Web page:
With her experience as a psychiatrist and passion as a writer, Kirtida Gautam takes a look at the offence of rape: but this time, from the perspective of the one committing the crime. Set in the backdrop of the life and times of Rudransh Kashyap, a self-made billionaire and man of high moral fiber, the story chronicles how his life is shattered when he returns home one day to find that his prodigious 16-year-old grandson, Aarush, has been arrested and accused of being an offender in a case of brutal gang rape. Kirtida throws the moral conundrum in your face with this powerful question: “It is easy to say, “Kill the Rapist” but what if the accused is your child?”
The issue then takes an unprecedented turn. Aarush’s identity is made public on social media. Rudransh finds himself living a nightmare as he fights against all kinds of odds to get justice for Aarush, to save him and to bring him back home… But what if the unthinkable is true? Whether Rudransh saves his grandson, or whether he ends up fighting a different battle altogether forms the rest of the story.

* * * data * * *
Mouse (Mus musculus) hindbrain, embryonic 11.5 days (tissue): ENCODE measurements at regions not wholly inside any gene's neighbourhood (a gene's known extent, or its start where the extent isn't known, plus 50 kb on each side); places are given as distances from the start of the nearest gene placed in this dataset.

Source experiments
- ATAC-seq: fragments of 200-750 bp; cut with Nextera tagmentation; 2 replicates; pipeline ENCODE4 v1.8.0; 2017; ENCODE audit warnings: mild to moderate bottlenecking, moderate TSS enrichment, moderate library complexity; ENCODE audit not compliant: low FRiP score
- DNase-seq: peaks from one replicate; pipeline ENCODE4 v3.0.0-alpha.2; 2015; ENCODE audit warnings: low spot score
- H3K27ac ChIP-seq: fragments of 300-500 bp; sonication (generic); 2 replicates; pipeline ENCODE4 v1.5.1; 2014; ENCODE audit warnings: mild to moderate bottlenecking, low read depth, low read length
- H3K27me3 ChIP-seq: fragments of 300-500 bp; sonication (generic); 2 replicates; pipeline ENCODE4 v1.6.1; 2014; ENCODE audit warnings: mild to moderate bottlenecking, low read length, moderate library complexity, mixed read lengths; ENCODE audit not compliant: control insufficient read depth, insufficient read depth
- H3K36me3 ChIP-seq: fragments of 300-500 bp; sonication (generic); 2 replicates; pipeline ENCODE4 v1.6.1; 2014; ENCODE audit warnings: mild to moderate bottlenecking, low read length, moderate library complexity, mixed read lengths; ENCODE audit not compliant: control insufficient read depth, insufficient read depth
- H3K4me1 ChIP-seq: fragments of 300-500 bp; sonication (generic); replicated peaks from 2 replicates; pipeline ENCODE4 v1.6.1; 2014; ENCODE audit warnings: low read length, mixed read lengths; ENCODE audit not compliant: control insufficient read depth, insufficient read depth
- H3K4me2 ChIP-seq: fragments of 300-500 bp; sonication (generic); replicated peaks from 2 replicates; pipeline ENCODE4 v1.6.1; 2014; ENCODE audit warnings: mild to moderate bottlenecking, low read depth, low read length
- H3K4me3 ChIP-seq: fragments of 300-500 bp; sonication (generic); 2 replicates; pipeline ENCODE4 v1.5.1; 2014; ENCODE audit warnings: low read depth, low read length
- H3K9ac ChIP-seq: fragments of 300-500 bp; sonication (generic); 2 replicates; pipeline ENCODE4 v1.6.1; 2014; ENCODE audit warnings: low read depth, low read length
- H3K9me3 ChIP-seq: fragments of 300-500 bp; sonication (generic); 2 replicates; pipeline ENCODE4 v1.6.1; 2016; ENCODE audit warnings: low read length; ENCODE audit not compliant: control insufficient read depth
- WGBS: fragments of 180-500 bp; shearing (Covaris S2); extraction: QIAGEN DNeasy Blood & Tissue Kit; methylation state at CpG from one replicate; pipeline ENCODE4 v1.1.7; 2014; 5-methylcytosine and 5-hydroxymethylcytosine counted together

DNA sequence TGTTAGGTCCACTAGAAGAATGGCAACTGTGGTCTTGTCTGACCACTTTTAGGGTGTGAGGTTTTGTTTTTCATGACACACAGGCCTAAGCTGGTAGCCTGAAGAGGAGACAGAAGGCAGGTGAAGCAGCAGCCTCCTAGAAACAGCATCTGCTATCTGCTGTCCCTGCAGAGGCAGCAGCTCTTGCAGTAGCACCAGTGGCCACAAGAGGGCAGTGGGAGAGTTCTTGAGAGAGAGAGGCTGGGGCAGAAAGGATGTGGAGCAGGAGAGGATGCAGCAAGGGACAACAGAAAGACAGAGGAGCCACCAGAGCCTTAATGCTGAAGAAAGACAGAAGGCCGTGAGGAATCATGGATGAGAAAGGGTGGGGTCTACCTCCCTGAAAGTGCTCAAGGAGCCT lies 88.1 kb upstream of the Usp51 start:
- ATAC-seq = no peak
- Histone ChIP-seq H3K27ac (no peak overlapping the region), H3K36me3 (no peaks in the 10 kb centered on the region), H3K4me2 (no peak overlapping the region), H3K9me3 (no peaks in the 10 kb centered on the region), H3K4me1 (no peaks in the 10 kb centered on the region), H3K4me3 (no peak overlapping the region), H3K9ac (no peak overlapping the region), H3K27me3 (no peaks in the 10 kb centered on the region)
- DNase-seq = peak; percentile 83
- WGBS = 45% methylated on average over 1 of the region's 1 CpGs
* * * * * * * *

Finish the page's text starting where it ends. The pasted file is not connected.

India’s recent history is peppered with narratives of sexual violence. From Aruna Shanbaug case and before, to the Delhi incident and after, sexual violence has taken on a doubly horrific shade with the backlash against women through misogynistic quarters. Against this backdrop, it is relevant now more than ever, that the right kind of conversations take place in drawing rooms, board rooms and classrooms alike. We don’t want automatons of patriarchy to continue to carry its antagonistic traditions forward. We don’t need to remain at the mercy of self-appointed vanguards of women-hating. We need solid action. Action that comes from education. In a world that concentrates on literacy in the name of education, the need is for qualitative education that makes well-rounded individuals out of today’s children.
With a rather sound assessment of the goings-on in Juvenile Justice, Kirtida makes you think. Until the date of birth on which one turns eighteen, committing the offence of rape shall beget penalty and trial as a juvenile. But when the clock chimes midnight, the threshold is crossed and juvenile remains an epithet of the past. Is it the ticking of the second hand on a clock that should qualify as the appropriate basis to determine how one is tried – as a juvenile, or as an adult?